The Stop Doing List

Many people spend an enormous amount of time talking about what they should do more of, or be better at, and that’s where it typically ends. This can be summarized as… “After all is said and done, more is said than done”

Dreaming, aspiring and envisioning are all useful if they lead to decisive action and a positive outcome. Unfortunately, many people who try to achieve their goals by creating vision boards, goal lists and dream sheets spend more time making and managing the lists than being engaged in achieving their goals.

In my coaching, I apply a different approach to assist people to improve productivity and simplify their lives by creating a “Stop Doing” list. Many individuals have gained greater control of their lives, improved effectiveness and reduced guilt by doing less, not more. By eliminating those tasks that are performed out of routine or habit, they free up space in their schedule to act on high payoff tasks as well as lifting the emotional burden and guilt that is often associated with not achieving everything attempted.

If this is resonating for you, create your own “stop doing” list. Here are some common areas you can consider as a starting point. Feel free to share what you have stopped doing in the comment section to encourage others along their path of reducing and simplifying.

Stop…

1.         Making excuses

  • You don’t believe them yourself and in some cases the excuse is a lie. If you can do what is required say yes, if you can’t, say no. (the emotional freedom and reduced stress from doing this one thing can be significant)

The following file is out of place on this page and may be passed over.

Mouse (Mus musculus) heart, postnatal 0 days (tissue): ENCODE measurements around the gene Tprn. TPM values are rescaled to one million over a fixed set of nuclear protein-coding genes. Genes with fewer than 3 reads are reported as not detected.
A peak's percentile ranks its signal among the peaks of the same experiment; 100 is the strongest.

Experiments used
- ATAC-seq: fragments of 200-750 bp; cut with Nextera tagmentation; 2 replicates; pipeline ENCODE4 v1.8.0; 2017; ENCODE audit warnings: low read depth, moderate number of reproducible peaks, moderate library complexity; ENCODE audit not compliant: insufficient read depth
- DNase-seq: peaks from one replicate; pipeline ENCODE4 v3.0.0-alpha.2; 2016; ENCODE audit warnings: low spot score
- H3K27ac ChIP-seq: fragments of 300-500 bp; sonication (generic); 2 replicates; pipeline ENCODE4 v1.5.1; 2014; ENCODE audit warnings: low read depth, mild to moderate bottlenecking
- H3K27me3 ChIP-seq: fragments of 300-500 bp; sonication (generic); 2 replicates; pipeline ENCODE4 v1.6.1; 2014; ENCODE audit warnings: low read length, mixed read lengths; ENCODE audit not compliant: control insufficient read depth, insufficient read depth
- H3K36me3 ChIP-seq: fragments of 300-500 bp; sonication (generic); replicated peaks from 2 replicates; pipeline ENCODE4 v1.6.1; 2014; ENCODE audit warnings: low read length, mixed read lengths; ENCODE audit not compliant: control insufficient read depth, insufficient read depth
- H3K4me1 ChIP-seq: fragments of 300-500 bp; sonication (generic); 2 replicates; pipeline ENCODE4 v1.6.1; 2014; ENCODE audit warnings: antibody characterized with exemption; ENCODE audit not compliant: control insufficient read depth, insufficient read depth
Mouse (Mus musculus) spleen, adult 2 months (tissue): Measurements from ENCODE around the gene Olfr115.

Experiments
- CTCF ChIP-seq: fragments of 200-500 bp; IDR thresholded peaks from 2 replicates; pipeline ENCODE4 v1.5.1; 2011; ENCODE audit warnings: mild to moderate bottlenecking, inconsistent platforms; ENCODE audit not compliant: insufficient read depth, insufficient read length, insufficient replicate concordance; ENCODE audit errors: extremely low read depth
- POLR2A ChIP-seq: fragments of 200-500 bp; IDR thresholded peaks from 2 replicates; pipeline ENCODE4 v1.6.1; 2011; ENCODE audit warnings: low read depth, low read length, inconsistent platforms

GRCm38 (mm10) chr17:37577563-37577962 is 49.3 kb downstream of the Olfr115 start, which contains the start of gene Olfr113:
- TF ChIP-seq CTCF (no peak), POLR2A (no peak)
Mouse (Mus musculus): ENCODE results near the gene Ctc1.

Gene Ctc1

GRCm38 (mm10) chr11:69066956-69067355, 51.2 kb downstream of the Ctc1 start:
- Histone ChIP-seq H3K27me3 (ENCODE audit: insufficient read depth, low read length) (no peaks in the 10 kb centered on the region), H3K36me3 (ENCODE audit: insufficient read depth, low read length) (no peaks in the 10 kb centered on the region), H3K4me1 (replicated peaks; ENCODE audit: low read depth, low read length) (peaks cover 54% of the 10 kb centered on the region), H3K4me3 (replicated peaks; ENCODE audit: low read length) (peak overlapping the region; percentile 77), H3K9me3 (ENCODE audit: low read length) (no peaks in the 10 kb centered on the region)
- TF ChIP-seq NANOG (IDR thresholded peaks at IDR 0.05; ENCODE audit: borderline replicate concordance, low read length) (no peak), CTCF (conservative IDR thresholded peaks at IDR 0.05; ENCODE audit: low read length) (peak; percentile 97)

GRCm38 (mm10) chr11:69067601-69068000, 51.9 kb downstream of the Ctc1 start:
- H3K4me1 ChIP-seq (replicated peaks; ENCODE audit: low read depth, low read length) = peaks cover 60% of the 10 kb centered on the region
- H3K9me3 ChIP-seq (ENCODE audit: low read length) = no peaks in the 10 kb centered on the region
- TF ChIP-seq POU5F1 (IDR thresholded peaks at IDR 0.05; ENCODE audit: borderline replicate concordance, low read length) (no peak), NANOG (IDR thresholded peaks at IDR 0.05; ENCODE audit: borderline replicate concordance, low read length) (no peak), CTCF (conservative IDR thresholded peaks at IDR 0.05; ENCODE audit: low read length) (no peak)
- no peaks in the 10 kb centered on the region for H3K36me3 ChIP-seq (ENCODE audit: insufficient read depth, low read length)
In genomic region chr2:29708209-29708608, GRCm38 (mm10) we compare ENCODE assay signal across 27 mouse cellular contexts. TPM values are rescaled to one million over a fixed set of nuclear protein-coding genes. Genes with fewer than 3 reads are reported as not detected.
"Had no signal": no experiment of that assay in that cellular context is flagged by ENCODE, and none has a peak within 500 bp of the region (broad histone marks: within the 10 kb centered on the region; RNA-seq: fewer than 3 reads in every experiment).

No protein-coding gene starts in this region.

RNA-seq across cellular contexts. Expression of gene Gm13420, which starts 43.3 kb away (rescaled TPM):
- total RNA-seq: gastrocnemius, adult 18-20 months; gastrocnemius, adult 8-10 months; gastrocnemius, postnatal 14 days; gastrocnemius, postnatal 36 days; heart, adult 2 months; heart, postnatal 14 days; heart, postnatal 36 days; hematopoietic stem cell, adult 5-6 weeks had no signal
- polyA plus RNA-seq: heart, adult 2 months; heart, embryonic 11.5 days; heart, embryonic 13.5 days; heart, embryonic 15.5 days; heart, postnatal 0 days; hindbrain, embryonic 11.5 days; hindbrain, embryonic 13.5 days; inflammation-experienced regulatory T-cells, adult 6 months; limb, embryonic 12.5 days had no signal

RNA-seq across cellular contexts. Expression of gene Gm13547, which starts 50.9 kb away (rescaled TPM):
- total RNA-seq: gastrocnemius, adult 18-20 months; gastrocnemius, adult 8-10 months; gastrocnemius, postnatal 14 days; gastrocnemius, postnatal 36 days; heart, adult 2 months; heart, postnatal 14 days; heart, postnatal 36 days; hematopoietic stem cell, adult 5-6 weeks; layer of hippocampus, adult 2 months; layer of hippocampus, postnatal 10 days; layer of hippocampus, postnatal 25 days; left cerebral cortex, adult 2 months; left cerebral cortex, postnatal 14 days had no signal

2.         Telling people how smart you are

  • Rather than telling others how intelligent you are or how much education you have, take all your smarts and make a difference in practical terms. Intelligence means nothing until it is used to bring about positive change and improve the situation.

3.         Exaggerating the facts

  • If you’ve done it, it’s yours. Nothing wrong with stating the facts in an unvarnished and professional manner. We can all do with less bragging, embellishing and exaggerating – just the facts please.

4.         Putting others down to make yourself look good

  • This one often takes the form of gossiping about, or misrepresenting what others are doing, or can’t do, to make ourselves look good. Instead, focus on the good and positive things you find in others, or better yet, coaching or supporting the person in question to improve his or her skills and ability. That’s constructive.

5.         Adding too much value

  • Usually, good enough is good enough. This is one I have struggled with over the years. Because I care deeply and strive to help people grow and develop, I’ve been guilty of trying too hard and pushing people to advance when they don’t want to or aren’t ready. What you value is only useful to someone else when they have a need for it or are willing to change and improve.

If you feel like there’s something out there that you’re supposed to be doing, if you have a passion for it, then stop wishing and just do it. ~ Wanda Sykes

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